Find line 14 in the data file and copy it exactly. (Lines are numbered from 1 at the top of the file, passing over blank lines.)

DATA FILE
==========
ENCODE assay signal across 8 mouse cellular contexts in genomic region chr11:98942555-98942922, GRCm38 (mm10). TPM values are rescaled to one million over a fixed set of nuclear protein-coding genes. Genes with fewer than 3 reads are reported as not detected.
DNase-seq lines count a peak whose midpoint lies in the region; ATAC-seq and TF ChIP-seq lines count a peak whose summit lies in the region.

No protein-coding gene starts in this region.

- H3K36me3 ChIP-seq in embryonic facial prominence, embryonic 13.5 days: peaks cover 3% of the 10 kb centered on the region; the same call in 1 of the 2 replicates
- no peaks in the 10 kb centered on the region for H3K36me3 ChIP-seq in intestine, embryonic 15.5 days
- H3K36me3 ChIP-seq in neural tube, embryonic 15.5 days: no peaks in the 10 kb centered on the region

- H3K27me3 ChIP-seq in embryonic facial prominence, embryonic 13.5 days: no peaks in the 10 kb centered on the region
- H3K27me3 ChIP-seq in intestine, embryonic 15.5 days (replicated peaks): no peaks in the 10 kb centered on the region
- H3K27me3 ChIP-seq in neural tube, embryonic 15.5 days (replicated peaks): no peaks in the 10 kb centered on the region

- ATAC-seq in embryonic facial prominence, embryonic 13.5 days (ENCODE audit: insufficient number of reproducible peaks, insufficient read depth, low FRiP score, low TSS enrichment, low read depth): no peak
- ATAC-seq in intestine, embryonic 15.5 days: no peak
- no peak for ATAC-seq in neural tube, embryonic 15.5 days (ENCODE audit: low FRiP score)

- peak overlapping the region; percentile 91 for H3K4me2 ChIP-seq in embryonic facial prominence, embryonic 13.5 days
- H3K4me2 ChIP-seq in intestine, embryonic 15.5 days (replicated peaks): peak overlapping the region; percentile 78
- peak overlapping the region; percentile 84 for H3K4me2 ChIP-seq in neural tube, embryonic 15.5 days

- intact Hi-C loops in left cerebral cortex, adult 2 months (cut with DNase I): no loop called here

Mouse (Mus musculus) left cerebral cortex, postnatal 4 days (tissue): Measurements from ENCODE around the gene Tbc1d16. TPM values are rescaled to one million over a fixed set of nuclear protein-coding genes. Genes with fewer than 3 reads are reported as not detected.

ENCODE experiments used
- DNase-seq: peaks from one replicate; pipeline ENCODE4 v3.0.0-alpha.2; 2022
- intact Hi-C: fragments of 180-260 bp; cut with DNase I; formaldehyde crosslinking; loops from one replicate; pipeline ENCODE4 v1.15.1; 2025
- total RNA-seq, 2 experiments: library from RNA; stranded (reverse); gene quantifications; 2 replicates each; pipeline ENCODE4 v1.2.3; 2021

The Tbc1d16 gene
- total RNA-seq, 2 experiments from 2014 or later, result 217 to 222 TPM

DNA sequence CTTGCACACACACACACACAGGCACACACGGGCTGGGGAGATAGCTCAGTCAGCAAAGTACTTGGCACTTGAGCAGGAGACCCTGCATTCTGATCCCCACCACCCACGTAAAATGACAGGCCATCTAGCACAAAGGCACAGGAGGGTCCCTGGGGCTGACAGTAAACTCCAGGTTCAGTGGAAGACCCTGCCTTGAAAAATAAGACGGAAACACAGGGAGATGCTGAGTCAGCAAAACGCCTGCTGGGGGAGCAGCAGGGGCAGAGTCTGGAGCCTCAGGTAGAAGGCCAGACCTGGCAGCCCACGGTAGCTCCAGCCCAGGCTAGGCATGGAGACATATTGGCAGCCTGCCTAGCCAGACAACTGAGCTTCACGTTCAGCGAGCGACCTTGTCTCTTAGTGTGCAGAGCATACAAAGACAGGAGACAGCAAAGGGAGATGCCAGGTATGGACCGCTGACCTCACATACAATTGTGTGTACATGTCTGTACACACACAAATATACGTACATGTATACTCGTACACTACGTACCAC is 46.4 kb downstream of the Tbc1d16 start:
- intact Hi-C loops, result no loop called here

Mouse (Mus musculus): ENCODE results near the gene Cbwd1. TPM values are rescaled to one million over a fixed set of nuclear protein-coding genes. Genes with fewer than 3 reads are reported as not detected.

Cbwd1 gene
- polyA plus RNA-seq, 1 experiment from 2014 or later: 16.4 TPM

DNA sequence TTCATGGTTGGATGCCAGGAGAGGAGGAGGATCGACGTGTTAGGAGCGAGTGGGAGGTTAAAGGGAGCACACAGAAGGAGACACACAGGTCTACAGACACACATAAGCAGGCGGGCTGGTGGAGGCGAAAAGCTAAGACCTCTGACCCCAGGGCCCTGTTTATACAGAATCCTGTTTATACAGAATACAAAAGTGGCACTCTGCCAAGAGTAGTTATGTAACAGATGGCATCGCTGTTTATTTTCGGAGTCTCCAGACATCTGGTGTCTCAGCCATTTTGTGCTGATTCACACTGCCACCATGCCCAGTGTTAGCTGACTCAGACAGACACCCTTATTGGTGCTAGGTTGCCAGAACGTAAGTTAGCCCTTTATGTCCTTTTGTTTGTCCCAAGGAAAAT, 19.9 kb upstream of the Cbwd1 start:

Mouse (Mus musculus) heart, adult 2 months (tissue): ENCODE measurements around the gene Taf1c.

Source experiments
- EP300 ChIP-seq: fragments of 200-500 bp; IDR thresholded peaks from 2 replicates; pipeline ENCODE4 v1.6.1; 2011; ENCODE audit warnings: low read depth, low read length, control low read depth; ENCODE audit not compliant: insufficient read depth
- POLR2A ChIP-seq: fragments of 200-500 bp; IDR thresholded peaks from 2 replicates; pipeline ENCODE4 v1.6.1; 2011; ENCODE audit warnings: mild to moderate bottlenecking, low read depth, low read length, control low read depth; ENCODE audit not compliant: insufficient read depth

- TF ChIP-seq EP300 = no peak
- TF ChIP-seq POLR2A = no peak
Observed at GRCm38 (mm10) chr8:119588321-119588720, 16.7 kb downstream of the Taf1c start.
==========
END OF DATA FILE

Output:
- H3K4me2 ChIP-seq in intestine, embryonic 15.5 days (replicated peaks): peak overlapping the region; percentile 78